Do you think it shows some disruption in the Labor Party front bench that there is some disagreeance (sic)?
No, what it shows is that when something goes wrong, Mr Rudd won’t accept personal responsibility. If there is a bad policy from the Government, you all know I rightly get the blame for it. I am the head of the Government. The buck stops with me if I can borrow a phrase Mr Rudd uses a lot in relation to responsibility for Government decisions. Now what Robert McClelland was doing was articulating Labor policy and he’s entitled to feel a little aggrieved that he has been cut loose by his own leader.
In the future would a Liberal Government make cartel operations a criminal offence and follow through its earlier promise.
We would continue to examine the strength of the Trade Practices Law and if further changes were needed, we would implement them. But I am not making any commitment beyond that.
Do you retain confidence in the integrity of Richard Pratt?
Well I have always found Mr Pratt in my own personal dealings with him to be a very good citizen. I know Mr Pratt very well. I don’t want to comment on the circumstances of the case because it is yet to be finally adjudicated by the Federal Court. So I think we should all be careful what we say. It is still before the court.
For myself I have found Mr Pratt to be a generous Australian. He’s been very successful in business and my own dealings with him have always been very positive and I like him.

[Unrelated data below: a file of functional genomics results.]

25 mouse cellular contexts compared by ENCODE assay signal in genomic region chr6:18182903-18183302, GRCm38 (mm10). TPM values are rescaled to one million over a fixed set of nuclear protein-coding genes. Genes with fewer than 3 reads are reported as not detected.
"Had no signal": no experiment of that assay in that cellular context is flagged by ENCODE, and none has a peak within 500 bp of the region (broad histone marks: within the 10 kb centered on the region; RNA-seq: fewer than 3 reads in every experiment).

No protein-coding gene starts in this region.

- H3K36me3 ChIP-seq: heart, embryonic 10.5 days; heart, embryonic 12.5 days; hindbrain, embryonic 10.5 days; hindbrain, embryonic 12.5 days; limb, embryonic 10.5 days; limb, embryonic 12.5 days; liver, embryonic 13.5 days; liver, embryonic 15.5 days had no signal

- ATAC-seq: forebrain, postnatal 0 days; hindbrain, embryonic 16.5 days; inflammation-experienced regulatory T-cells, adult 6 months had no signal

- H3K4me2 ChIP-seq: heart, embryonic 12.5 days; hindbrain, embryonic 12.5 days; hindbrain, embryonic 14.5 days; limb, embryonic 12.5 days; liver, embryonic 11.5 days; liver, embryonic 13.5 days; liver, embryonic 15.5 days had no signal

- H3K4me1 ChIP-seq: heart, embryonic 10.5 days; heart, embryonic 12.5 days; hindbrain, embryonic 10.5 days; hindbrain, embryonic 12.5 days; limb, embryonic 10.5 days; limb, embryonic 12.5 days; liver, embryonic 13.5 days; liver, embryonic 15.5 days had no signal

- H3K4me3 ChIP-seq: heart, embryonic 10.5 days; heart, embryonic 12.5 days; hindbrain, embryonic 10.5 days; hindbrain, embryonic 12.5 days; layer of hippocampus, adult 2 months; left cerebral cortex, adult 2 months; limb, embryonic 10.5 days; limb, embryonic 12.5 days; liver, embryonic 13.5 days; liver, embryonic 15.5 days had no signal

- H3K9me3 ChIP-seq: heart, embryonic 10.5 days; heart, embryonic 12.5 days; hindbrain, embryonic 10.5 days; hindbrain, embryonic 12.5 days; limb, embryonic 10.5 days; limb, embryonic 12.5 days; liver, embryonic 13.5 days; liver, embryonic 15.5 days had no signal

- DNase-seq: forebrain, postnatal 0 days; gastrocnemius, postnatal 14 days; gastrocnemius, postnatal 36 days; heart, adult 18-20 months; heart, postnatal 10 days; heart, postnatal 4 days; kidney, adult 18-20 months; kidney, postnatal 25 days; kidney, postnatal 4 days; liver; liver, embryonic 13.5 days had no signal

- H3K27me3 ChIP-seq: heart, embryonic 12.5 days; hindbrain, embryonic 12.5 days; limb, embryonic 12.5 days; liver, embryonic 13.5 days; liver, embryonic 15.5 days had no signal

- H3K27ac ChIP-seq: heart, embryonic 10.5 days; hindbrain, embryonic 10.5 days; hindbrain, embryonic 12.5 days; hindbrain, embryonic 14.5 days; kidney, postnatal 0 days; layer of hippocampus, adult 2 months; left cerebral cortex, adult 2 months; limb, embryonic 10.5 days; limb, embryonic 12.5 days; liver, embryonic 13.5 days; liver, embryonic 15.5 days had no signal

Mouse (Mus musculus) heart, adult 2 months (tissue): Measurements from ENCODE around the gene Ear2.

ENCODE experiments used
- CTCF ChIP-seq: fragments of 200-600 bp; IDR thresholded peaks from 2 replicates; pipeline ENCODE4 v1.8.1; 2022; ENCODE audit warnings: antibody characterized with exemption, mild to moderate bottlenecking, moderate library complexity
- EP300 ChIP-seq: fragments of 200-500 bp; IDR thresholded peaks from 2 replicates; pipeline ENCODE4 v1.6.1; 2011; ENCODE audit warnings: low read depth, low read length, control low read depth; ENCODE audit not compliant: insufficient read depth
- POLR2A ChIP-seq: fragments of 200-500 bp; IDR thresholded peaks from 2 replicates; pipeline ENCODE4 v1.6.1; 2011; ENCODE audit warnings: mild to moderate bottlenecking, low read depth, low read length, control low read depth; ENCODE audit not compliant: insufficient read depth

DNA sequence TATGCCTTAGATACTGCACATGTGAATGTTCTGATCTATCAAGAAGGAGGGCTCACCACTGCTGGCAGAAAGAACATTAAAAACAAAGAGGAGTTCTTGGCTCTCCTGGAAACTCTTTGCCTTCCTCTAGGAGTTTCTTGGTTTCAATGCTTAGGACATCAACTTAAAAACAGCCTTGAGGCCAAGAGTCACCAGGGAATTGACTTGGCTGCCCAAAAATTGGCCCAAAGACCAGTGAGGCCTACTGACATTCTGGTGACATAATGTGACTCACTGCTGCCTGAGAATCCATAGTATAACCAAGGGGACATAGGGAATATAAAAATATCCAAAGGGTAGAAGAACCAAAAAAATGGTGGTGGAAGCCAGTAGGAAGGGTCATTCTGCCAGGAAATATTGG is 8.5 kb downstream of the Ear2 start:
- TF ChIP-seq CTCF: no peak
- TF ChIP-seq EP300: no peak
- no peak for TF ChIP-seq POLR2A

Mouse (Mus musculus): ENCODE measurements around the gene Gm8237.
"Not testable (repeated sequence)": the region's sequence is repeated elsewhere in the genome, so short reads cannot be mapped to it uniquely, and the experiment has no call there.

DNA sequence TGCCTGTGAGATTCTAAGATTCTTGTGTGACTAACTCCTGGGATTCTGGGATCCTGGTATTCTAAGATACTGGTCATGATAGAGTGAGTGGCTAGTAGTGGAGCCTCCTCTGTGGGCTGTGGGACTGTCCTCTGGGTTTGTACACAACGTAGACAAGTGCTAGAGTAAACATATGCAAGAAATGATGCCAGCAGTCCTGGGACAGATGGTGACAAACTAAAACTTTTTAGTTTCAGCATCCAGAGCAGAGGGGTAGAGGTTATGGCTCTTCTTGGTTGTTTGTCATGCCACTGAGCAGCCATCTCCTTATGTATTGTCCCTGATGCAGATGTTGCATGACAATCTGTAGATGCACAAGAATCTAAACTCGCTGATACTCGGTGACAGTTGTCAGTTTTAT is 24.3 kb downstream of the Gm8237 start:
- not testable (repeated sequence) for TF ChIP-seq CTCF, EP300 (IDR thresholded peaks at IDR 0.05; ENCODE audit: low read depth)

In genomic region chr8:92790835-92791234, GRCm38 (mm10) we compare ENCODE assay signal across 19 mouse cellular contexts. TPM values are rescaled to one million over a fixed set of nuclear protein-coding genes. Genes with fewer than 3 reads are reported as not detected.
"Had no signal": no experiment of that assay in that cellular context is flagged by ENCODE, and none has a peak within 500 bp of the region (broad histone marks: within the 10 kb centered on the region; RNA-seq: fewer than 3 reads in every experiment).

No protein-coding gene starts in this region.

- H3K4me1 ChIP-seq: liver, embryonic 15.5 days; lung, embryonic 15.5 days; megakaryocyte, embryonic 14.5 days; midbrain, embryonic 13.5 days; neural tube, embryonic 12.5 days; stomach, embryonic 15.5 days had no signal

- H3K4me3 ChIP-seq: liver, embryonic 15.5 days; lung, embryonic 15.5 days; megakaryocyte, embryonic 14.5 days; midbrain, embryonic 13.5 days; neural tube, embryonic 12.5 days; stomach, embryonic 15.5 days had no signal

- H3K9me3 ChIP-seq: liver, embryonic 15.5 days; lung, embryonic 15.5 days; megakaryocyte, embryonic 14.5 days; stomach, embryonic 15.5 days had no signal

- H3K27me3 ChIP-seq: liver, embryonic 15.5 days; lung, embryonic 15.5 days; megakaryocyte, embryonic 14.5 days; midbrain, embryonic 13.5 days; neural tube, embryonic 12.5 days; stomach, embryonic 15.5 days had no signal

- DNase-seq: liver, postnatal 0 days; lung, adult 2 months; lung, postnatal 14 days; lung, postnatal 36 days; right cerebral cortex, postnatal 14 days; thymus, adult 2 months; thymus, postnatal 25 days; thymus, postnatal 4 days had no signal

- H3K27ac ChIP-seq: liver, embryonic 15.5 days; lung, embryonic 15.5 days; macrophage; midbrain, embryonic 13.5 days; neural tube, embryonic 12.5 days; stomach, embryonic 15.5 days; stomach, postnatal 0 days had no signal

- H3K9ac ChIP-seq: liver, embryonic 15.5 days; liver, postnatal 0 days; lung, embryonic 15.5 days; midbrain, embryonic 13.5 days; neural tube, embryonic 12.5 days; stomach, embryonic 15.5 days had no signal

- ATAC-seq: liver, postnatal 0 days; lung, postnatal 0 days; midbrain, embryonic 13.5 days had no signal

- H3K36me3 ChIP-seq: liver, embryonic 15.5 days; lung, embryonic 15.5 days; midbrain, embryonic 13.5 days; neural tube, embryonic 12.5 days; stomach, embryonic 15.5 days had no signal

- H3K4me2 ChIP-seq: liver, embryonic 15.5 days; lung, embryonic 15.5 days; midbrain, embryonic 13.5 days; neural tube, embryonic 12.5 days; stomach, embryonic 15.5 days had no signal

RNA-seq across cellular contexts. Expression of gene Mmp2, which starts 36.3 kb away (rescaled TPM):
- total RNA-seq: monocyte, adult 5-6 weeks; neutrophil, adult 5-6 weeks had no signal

In 2005 the Government said it was going to make it a criminal offence. Why hasn’t it followed through?
Well I repeat we will continue to look at whether further legislative changes should be made to the Trade Practices Act but I don’t have any commitment beyond that.
You said you personally accept the responsibility for policy decisions, so do you accept personally, responsibility for the Australian soldier’s death?
I accept responsibility for sending Australians abroad, of course I do. And I feel that very keenly because in the end decisions about the dispatch of Australians overseas are determined by the Prime Minister and I feel very keenly the responsibility of that. And it’s very sad what has happened to Trooper Pearce. I send my love and my prayers and sympathy to his family.
I don’t seek in any way to evade responsibility for the decision I took to send Australian forces to Afghanistan or Australian forces to Iraq or indeed anywhere else. I am, more than anybody else, responsible for the men and women of our forces being
overseas and I will never run away from that and I won’t seek to shift the responsibility to other people.
Of course I do, and the Australian people will make their own judgements of those decisions according to their assessment of the merits. It’s a reminder, a very sad reminder, that when men and women go overseas in our name, wearing our uniform they assume risks that the rest of us don’t assume and they are therefore entitled to a special place in our affections and a special place in our regard and our esteem.